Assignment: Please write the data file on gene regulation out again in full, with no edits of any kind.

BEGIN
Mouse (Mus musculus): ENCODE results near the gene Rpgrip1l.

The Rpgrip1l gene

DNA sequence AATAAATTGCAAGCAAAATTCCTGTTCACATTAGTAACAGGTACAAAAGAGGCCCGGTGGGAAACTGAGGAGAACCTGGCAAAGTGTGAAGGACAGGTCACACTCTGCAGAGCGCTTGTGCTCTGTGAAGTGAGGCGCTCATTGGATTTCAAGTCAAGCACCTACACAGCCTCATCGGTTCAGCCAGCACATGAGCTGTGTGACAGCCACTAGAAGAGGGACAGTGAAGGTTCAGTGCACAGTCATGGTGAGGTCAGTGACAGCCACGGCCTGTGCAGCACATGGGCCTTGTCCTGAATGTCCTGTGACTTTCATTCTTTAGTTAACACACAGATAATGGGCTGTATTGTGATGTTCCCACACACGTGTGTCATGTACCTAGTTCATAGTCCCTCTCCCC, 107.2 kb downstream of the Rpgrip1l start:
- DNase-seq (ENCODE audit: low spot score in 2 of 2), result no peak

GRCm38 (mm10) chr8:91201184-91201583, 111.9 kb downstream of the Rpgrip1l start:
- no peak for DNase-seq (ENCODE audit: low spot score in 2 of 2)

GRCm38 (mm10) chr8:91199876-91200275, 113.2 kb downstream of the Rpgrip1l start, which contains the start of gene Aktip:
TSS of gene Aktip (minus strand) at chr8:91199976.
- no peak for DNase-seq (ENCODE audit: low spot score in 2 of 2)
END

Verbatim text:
Mouse (Mus musculus): ENCODE results near the gene Rpgrip1l.

The Rpgrip1l gene

DNA sequence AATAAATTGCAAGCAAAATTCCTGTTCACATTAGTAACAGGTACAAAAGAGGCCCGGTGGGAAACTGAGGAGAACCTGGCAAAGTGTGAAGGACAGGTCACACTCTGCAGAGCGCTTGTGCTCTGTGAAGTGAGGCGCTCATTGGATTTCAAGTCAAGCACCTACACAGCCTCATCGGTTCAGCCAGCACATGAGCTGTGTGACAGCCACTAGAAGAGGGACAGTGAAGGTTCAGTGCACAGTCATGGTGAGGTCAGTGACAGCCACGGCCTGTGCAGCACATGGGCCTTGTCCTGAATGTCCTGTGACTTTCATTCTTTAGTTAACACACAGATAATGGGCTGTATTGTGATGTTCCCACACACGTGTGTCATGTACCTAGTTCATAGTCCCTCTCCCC, 107.2 kb downstream of the Rpgrip1l start:
- DNase-seq (ENCODE audit: low spot score in 2 of 2), result no peak

GRCm38 (mm10) chr8:91201184-91201583, 111.9 kb downstream of the Rpgrip1l start:
- no peak for DNase-seq (ENCODE audit: low spot score in 2 of 2)

GRCm38 (mm10) chr8:91199876-91200275, 113.2 kb downstream of the Rpgrip1l start, which contains the start of gene Aktip:
TSS of gene Aktip (minus strand) at chr8:91199976.
- no peak for DNase-seq (ENCODE audit: low spot score in 2 of 2)